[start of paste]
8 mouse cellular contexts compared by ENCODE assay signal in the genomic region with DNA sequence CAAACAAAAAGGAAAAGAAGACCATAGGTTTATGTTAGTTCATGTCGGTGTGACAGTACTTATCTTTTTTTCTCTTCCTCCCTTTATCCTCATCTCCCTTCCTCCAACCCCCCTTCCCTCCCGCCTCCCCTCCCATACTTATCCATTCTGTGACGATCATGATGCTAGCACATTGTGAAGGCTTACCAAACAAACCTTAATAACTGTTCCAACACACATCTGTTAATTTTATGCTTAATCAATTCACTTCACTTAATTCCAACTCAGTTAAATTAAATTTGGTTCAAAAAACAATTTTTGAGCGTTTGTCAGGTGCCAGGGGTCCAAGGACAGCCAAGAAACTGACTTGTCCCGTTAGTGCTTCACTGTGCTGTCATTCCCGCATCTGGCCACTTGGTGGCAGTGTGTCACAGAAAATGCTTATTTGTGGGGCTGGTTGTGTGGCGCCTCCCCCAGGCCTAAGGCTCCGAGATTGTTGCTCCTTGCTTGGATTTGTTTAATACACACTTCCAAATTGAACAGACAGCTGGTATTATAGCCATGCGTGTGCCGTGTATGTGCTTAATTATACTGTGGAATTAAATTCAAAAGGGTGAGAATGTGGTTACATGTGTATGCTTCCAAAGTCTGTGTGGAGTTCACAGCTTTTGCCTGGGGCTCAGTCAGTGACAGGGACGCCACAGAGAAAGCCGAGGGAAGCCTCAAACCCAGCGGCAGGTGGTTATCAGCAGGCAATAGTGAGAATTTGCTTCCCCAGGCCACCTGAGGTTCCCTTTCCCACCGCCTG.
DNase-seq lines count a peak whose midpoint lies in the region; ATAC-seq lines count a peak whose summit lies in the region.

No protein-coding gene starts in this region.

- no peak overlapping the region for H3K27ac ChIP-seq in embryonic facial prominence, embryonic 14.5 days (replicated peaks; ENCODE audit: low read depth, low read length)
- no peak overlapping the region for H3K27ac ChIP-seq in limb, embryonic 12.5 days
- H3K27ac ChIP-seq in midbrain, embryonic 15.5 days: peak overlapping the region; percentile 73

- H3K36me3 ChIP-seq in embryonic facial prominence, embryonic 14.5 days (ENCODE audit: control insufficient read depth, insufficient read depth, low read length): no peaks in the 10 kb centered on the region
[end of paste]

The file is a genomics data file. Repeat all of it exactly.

8 mouse cellular contexts compared by ENCODE assay signal in the genomic region with DNA sequence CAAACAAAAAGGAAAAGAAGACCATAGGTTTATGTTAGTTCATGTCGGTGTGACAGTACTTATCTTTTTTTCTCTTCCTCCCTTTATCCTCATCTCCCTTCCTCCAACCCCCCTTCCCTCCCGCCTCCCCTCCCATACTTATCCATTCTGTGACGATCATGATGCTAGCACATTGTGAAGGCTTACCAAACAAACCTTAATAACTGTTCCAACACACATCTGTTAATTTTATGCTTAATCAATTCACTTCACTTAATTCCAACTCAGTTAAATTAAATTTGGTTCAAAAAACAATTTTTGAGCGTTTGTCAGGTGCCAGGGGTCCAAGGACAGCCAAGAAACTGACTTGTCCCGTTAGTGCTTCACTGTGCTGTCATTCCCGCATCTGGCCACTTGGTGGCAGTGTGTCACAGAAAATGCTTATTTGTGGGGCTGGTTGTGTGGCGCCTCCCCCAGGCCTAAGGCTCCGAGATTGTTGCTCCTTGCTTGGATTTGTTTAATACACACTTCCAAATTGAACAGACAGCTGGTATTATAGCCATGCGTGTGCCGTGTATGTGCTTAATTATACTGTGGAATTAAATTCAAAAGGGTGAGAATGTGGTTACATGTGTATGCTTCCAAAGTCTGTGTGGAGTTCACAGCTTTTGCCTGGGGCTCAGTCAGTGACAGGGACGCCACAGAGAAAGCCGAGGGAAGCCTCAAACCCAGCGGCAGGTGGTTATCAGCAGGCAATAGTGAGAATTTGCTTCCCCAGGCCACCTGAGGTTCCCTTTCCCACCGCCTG.
DNase-seq lines count a peak whose midpoint lies in the region; ATAC-seq lines count a peak whose summit lies in the region.

No protein-coding gene starts in this region.

- no peak overlapping the region for H3K27ac ChIP-seq in embryonic facial prominence, embryonic 14.5 days (replicated peaks; ENCODE audit: low read depth, low read length)
- no peak overlapping the region for H3K27ac ChIP-seq in limb, embryonic 12.5 days
- H3K27ac ChIP-seq in midbrain, embryonic 15.5 days: peak overlapping the region; percentile 73

- H3K36me3 ChIP-seq in embryonic facial prominence, embryonic 14.5 days (ENCODE audit: control insufficient read depth, insufficient read depth, low read length): no peaks in the 10 kb centered on the region